Root Work Journal - Navigating the Ocean - Volume 1, Issue 2

Distilled

 Joshua Merchant

metwestjoshm@gmail.com

DOI: https://doi.org/10.47106/4rwj.12.10191931.11629213

 

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Native of East Oakland. Black. Queer. Has had the privilege to be published as a finalist for the June Jordan Poetry Prize anthology ‘In These Streets’ as well as the literary journal Eleven Eleven.

a lot of us are in need. a lot of us are sick and dont know it or don't want to know. a lot of us want to help ourselves and each other but don't know how to.

Distilled

 

a boy walks home alone at night

carrying a 12 pack of water.

in the south, at this hour 

he is one of the few walking. 

and cars drive by. one of them honks

who’s to say it’s not at him.

 

a girl drives home alone at night.

blunt in hand. half a liter of water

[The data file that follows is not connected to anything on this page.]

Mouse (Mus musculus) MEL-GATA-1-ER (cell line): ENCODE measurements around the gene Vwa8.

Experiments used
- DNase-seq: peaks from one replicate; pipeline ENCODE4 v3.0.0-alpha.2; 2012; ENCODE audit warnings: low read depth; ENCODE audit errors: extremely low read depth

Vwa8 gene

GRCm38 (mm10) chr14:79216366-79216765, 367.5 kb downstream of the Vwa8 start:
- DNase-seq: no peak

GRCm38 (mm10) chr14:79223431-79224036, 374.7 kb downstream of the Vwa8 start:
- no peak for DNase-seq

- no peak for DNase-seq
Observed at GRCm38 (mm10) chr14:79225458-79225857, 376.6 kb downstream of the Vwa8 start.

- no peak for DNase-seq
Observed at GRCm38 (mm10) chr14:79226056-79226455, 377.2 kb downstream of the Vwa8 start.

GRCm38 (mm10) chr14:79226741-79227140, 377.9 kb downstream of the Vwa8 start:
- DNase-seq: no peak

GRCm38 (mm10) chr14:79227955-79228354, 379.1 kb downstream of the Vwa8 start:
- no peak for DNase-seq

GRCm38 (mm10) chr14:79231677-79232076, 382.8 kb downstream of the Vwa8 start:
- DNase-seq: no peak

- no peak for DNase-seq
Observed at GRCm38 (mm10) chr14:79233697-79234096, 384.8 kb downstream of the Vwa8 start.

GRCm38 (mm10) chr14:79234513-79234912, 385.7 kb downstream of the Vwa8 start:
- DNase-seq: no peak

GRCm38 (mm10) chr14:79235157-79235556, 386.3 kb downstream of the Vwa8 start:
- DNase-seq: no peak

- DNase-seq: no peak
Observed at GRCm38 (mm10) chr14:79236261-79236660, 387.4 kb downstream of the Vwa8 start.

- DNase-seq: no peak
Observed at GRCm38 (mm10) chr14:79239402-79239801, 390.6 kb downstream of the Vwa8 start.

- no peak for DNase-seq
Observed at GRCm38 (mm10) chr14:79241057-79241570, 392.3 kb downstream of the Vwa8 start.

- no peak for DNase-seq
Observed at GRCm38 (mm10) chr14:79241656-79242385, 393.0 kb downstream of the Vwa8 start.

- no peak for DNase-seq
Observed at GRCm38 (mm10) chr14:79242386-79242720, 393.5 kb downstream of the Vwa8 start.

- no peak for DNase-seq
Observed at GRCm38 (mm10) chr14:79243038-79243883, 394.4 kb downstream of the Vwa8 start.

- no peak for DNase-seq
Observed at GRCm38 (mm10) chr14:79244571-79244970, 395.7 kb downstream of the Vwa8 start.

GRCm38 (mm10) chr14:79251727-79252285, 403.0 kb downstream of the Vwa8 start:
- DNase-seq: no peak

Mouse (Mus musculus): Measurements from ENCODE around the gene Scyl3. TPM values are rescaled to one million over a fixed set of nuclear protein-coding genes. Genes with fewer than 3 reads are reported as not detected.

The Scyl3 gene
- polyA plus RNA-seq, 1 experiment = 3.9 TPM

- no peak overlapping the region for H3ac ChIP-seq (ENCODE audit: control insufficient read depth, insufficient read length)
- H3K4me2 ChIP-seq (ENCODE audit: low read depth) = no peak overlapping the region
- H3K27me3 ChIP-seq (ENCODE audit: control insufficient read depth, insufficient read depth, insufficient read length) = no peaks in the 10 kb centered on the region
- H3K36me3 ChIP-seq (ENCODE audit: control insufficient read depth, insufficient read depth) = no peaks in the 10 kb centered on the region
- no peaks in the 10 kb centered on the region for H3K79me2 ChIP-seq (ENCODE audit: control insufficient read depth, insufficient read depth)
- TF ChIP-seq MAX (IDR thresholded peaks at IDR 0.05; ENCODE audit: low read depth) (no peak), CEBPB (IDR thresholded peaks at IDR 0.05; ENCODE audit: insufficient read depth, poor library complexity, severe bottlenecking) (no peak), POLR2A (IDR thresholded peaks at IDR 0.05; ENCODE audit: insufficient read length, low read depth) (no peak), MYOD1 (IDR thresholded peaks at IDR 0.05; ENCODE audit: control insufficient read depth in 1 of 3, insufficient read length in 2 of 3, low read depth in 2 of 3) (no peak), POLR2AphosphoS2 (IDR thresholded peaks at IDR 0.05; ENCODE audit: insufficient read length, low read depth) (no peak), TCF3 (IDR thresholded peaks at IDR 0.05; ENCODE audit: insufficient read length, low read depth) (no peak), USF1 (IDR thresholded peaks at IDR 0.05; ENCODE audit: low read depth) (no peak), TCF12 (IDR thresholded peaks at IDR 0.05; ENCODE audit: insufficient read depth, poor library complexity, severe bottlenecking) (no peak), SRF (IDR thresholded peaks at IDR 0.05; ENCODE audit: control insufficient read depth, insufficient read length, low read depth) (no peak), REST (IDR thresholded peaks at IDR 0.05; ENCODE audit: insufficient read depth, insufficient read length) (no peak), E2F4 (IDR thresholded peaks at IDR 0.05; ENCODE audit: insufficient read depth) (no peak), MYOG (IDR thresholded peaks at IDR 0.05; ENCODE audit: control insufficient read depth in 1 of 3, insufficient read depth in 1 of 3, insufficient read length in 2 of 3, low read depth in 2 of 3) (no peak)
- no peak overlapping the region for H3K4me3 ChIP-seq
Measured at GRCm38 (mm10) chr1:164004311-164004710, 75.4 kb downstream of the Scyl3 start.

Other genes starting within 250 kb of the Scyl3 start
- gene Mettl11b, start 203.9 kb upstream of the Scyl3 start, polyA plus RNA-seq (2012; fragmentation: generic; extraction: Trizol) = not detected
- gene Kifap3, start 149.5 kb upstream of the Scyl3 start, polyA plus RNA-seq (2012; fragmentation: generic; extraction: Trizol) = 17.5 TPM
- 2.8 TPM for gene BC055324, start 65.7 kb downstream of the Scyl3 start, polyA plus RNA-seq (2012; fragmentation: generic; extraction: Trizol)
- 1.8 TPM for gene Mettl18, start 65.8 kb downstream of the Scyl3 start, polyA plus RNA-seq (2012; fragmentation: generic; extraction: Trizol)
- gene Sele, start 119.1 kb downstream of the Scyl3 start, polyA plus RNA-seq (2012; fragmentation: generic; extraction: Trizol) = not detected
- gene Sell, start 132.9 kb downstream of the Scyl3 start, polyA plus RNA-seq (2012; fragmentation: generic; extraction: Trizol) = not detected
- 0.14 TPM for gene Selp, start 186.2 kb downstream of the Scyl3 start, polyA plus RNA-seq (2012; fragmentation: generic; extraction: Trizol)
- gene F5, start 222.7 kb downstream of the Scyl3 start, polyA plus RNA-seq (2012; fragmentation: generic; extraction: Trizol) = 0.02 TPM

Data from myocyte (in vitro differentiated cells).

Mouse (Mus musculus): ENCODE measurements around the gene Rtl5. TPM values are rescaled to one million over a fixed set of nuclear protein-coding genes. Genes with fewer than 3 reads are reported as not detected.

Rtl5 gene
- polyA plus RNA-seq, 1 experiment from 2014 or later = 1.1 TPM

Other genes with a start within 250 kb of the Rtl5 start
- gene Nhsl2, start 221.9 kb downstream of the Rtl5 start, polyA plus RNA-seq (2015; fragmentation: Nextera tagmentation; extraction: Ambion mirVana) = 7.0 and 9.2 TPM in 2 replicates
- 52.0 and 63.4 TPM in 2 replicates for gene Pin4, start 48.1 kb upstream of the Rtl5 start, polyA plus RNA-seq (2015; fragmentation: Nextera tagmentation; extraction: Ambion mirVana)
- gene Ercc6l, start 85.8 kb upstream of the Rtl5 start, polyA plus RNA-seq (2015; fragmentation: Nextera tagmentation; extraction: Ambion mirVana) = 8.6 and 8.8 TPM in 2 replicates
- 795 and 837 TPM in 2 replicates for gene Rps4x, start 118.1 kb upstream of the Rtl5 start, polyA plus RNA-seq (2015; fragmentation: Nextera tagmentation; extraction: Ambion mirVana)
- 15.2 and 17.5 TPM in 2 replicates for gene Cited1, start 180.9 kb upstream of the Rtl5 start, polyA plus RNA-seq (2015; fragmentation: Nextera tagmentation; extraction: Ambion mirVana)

on the passenger side. who’s

to say what's healthier for her - 

sedation or hydration. and the boys

wait at the bus stop. who’s to say

the wheels on her car aren’t records

she refuses to scratch.

 

a man is home alone at night

a bottle of hawain punch 

in the fridge. he’s praying 

to god. who’s to say he isn’t

one on his knees in remembrance

of his name. his tears aren’t red

nor sweet and the water 

from the tap is questionable.

 

a woman is home at night.

can only swallow if thickener 

is placed in her water. who’s 

to say she should still be here

swallowing what feels like syrup

in a crowded hall of wheel chairs

and dateline tv. a man is telling

 

a boy that his views on water

are dated. that the government 

puts things we don’t want into 

things we need. the boy tells

the man the government can 

also make your water brown 

and charge you for the bill.

 

the boy then turns to the girl

asking to hit the blunt. the

girl replies why are we always 

so thirsty. the boy says

you right. lemme get a swig.

she says that’s not for you

and drives away to visit 

her mother. the woman

 

who’s raising her hand 

to grab her cup is being 

told to slow down with 

the liquor cuz it’s not 

going anywhere. noone 

wants to say that she might.

 

until a girl walks in 

with half a liter  water 

and says here ma. drink 

this instead.